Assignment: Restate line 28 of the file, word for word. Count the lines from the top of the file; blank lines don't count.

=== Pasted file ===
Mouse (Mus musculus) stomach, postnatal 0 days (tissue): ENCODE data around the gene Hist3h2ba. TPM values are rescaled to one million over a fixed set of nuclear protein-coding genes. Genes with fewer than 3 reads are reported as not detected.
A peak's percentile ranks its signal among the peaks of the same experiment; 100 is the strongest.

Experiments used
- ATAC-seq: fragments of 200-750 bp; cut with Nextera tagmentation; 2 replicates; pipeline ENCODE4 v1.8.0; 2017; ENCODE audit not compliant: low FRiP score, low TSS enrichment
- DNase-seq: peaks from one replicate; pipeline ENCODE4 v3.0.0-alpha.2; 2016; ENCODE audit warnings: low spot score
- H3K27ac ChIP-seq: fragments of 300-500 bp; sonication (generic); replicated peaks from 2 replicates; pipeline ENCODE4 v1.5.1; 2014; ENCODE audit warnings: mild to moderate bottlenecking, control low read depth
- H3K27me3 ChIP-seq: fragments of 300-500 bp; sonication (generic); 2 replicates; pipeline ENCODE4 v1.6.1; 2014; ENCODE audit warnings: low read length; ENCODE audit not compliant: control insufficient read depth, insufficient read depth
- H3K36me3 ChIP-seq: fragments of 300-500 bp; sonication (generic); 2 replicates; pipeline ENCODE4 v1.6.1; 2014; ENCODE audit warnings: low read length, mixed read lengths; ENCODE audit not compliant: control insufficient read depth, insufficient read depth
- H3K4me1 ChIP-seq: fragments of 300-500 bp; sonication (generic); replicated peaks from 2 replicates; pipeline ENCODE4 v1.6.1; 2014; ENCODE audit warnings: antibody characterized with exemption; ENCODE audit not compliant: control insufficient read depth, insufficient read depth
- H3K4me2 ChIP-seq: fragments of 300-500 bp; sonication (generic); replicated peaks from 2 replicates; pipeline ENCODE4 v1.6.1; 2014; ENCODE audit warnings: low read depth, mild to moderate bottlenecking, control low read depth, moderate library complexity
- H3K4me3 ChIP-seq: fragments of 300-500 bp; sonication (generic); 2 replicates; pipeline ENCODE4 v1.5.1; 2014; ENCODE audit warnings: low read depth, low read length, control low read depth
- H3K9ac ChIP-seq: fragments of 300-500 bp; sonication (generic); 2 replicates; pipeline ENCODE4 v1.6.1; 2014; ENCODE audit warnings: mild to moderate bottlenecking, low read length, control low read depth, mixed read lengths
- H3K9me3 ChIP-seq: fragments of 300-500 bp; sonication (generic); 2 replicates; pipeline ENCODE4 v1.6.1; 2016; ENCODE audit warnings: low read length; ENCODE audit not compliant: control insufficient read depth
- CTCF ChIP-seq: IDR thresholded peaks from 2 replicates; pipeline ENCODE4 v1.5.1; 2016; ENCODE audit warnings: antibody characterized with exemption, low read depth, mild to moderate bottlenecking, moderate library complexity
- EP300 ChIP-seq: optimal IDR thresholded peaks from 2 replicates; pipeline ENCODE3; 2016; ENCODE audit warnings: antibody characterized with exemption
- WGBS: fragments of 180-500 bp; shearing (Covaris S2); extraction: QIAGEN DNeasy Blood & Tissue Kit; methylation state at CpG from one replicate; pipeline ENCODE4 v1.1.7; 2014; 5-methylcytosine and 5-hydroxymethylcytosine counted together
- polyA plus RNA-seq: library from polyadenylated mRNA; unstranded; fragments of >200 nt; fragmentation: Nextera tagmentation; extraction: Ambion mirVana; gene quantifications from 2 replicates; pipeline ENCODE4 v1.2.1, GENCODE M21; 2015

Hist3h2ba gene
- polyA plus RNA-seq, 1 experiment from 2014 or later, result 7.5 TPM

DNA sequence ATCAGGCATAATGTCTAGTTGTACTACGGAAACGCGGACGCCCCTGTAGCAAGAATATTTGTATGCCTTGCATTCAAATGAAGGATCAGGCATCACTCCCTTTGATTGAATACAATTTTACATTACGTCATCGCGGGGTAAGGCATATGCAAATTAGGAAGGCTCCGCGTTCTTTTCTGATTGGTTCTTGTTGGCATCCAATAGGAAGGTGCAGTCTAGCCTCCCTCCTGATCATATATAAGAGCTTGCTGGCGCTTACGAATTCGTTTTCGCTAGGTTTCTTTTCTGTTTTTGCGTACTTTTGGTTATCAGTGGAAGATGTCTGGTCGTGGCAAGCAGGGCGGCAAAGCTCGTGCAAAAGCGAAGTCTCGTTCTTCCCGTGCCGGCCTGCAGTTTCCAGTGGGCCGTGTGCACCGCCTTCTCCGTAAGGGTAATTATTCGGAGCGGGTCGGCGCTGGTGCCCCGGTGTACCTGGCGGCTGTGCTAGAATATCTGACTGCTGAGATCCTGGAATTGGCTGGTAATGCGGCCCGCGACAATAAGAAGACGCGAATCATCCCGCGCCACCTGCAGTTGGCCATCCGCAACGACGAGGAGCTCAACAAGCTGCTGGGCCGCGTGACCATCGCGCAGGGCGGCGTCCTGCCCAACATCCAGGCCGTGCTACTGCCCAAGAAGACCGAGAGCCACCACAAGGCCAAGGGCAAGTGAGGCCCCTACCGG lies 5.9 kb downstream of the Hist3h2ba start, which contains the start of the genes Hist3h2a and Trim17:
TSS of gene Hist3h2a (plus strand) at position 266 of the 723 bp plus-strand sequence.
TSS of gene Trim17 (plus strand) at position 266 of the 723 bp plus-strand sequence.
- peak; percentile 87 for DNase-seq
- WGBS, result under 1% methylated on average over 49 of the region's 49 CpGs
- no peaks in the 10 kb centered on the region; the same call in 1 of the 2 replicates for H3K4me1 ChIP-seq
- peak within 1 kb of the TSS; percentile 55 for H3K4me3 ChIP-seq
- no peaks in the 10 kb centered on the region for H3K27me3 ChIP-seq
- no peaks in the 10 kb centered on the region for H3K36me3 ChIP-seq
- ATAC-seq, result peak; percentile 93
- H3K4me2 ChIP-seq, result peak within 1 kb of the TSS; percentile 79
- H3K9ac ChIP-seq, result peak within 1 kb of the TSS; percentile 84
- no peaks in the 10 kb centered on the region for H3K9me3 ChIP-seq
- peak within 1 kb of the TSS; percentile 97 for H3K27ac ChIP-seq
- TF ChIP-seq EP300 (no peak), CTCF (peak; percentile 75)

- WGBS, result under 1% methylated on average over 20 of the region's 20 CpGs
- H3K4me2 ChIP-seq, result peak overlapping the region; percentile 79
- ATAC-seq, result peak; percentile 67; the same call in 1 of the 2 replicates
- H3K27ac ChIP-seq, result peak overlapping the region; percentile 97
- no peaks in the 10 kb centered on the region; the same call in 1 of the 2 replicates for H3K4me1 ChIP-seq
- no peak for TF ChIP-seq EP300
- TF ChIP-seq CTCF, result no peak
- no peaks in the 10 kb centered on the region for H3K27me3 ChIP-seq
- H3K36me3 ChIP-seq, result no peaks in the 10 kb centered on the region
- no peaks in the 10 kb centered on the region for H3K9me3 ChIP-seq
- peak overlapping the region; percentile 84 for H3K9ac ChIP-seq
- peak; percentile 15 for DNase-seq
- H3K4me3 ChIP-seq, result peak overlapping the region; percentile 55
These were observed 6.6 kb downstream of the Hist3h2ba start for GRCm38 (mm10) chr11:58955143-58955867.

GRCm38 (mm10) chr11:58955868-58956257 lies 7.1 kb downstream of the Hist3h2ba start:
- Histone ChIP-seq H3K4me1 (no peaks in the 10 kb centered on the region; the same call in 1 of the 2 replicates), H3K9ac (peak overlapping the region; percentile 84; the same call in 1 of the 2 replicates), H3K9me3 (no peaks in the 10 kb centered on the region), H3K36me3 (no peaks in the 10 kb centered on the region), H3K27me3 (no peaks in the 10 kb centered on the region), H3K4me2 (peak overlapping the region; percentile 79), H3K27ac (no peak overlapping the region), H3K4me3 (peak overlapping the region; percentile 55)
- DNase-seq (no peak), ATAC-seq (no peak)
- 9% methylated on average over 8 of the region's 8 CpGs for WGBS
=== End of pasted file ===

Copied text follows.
- no peaks in the 10 kb centered on the region for H3K36me3 ChIP-seq